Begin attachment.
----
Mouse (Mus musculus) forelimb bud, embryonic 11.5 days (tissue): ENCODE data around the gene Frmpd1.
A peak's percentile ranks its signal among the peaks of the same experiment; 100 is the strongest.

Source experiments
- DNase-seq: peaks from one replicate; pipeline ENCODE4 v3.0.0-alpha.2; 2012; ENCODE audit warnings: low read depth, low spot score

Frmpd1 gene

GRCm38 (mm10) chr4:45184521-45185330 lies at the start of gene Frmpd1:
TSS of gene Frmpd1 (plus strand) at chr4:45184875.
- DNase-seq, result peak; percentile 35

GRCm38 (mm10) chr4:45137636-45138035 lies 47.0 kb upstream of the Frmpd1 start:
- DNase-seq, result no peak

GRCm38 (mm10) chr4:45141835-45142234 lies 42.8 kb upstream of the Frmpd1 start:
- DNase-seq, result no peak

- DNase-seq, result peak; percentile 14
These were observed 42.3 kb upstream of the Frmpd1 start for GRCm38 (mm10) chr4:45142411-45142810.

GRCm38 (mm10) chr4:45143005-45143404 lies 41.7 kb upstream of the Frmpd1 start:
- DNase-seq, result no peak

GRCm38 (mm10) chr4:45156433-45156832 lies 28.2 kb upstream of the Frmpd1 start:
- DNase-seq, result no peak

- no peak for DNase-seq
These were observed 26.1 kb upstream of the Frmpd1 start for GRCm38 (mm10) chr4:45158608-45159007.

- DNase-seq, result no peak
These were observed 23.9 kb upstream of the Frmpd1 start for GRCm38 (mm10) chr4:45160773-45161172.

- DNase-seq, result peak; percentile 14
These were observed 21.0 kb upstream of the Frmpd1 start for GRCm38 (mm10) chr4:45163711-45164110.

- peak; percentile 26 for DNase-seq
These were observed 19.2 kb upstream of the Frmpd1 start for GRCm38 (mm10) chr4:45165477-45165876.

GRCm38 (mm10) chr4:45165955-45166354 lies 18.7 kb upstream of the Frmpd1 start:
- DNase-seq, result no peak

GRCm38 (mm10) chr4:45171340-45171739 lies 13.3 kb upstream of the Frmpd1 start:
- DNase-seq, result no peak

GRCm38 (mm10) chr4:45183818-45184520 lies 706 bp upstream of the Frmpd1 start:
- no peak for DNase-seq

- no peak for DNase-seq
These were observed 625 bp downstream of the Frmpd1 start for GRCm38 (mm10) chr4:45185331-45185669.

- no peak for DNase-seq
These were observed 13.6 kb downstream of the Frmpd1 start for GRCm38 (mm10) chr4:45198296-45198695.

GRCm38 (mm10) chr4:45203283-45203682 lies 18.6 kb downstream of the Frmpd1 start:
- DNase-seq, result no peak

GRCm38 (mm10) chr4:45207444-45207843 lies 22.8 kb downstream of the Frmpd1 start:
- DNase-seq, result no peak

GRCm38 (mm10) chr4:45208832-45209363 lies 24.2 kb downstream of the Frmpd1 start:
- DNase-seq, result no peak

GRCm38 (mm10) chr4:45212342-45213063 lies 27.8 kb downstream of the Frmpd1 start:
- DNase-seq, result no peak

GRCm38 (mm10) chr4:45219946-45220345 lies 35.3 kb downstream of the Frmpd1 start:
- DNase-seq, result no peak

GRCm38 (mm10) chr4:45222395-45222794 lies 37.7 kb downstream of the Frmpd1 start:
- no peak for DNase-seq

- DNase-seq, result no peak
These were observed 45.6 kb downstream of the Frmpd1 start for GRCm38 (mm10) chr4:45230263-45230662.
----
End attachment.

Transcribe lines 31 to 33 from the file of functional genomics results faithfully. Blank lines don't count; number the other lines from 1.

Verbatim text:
GRCm38 (mm10) chr4:45183818-45184520 lies 706 bp upstream of the Frmpd1 start:
- no peak for DNase-seq

- no peak for DNase-seq